5. Costa, Samantha. Teens, your brain needs real food. U.S. News and World Report, January 5, 2016. http://health.usnews.com/health-news/health-wellness/articles/2016-01-05/teens-your-brain-needs-real-food.
6. Huget, Jennifer. How to feed a teen boy, nutritiously and inexpensively. The Washington Post, July 12, 2011.https://www.washingtonpost.com/lifestyle/wellness/how-to-feed-a-teen-boy-nutritiously-and-inexpensively/2011/07/06/gIQAdS4RAI_story.html.
7. Centers for Disease Control and Prevention. Childhood obesity facts. Last updated August 27, 2015.https://www.cdc.gov/healthyschools/obesity/facts.htm.
8. National Center for Health Statistics. Health, United States, 2014: With special feature on adults aged 55-64. Hyattsville, MD: U.S. Department of Health and Human Services, 2015.
9. Alpert, Emily. Eating disorders plague teenage boys, too. Los Angeles Times, June 13, 2013.
10. Hicks, Betsy. Picky Eating Solutions: Bringing the Joy of Real Food Back to the Table. Elementals Living, LLC, 2010.
11. Price, Weston A. Nutrition and Physical Degeneration, 6th Edition. La Mesa, CA: Price-Pottenger Nutrition Foundation, 2004, page 474-476.
12. Kieth, Lierre. The Vegetarian Myth: Food, Justice, and Sustainability. Crescent City, CA: Flashpoint Press, 2009.
13. MIT Work-Life Center. Raising teens: Ten tasks of adolescent development. 2010. http://hrweb.mit.edu/worklife/raising-teens/ten-tasks.html.
14. Stahler, Charles. How many youth are vegetarian? The Vegetarian Resource Group, February 24, 2010.http://www.vrg.org/press/youth_poll_2010.php.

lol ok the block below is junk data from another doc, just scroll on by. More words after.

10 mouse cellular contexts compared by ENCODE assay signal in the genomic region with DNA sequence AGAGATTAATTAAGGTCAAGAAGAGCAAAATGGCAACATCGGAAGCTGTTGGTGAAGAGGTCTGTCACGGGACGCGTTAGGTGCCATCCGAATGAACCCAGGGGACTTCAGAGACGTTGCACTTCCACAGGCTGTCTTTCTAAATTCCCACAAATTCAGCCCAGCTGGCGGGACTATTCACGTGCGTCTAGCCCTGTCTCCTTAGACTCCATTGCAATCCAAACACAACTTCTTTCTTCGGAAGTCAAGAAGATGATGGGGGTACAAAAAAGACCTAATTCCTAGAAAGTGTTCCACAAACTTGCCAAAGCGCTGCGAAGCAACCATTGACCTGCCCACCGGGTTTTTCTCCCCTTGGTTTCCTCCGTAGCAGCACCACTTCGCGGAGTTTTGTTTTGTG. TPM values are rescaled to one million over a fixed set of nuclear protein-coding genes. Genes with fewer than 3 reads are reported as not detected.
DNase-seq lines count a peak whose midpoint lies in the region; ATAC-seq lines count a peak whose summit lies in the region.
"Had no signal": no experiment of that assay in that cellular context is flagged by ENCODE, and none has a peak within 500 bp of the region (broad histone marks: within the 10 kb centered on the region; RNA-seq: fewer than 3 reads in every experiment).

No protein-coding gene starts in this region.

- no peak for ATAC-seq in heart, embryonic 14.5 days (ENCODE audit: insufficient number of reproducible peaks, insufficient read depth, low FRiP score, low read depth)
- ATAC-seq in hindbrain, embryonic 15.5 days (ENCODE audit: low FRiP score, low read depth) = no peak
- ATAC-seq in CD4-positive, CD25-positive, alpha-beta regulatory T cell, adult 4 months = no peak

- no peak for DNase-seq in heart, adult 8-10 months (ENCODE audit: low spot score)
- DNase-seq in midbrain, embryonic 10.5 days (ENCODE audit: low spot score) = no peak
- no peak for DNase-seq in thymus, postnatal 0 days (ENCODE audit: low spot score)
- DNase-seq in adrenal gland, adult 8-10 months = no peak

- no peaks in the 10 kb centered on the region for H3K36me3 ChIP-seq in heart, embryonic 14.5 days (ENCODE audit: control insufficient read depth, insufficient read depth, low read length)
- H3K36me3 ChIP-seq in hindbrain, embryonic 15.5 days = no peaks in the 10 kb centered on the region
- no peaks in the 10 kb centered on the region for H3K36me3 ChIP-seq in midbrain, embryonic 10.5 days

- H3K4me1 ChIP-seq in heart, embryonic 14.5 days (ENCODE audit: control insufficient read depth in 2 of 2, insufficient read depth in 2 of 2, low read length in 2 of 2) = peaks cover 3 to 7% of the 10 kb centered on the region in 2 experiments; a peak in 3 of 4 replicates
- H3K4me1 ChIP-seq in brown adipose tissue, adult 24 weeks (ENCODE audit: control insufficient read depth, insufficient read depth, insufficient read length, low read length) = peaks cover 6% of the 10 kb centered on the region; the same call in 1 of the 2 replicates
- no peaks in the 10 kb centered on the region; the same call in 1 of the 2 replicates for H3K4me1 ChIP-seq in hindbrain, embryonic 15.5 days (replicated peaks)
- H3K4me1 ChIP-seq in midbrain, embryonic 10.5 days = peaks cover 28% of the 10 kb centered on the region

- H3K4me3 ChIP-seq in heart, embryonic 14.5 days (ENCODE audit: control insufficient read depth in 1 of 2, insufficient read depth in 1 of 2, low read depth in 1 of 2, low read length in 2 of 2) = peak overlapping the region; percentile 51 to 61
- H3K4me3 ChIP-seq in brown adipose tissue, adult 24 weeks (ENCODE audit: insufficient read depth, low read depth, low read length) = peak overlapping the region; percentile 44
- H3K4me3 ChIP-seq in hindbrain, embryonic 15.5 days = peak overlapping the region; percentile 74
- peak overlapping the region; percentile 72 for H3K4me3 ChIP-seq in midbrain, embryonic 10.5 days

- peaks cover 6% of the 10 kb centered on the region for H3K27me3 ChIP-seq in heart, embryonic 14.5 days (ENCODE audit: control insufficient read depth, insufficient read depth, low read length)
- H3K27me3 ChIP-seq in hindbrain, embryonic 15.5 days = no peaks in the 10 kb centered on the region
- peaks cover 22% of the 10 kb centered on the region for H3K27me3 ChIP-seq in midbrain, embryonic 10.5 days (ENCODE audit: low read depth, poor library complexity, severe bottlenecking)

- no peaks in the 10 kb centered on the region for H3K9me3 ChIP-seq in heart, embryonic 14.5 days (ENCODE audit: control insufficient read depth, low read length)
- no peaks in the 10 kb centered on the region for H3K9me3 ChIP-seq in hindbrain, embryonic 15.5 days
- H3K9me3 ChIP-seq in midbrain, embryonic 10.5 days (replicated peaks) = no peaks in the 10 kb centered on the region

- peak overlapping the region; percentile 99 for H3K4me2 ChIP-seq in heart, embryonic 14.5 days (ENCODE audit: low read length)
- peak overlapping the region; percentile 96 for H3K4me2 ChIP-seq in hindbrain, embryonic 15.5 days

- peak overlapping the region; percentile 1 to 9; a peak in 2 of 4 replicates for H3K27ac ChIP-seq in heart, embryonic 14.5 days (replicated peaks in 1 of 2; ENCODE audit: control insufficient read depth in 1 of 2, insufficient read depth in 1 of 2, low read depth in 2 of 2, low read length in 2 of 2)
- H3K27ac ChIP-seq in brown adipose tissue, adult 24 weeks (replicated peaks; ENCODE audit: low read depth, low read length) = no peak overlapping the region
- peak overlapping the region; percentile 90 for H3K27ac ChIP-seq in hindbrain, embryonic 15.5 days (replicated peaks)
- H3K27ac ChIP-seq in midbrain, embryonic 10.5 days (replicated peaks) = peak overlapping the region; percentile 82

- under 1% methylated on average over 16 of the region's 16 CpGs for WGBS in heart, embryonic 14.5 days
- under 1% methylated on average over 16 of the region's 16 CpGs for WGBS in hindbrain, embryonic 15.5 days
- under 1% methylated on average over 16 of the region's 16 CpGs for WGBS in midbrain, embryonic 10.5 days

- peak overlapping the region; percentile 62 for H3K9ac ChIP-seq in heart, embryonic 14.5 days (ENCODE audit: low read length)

15. Amit, M. Vegetarian diets in children and adolescents. Paediatr Child Health 2010;15:303-8.
16. Masterjohn, Chris. Vegetarianism and nutrient deficiencies. Weston A. Price Foundation, May 7, 2009.http://www.westonaprice.org/health-topics/abcs-of-nutrition/vegetarianism-and-nutrient-deficiencies//.
17. Low-Carb Friends. Paleo versus LCHF for teenage boy. July 2011. http://www.lowcarbfriends.com/bbs/showthread.php?t=871023.
18. Vandyken, Paul. What to eat on the paleo diet. Loren Cordain, PhD, October 12, 2016. http://thepaleodiet.com/what-to-eat-on-the-paleo-diet-paul-vandyken/.
19. PaleoLeap. Paleo, weight loss, and health for teens. http://paleoleap.com/paleo-weight-loss-health-teens/.
20. Pope, Sarah. 170 scientific studies confirm the dangers of soy. The Healthy Home Economist.http://www.thehealthyhomeeconomist.com/170-scientific-reasons-to-lose-the-soy-in-your-diet/.
21. Jones, Rachel. Teenagers and real food. Nourishing Minimalism, May 28, 2013. http://nourishingminimalism.com/2013/05/teenagers-and-real-food.html.
22. Harley, Meggy. Meat slicers home use—are you still undecided? Gadgets for the Kitchen, July 22, 2013.http://gadgetsforthekitchen.com/meat-slicers-home-use.
This article appeared in Wise Traditions in Food, Farming and the Healing Arts, the quarterly magazine of the Weston A. Price Foundation, Winter 2016.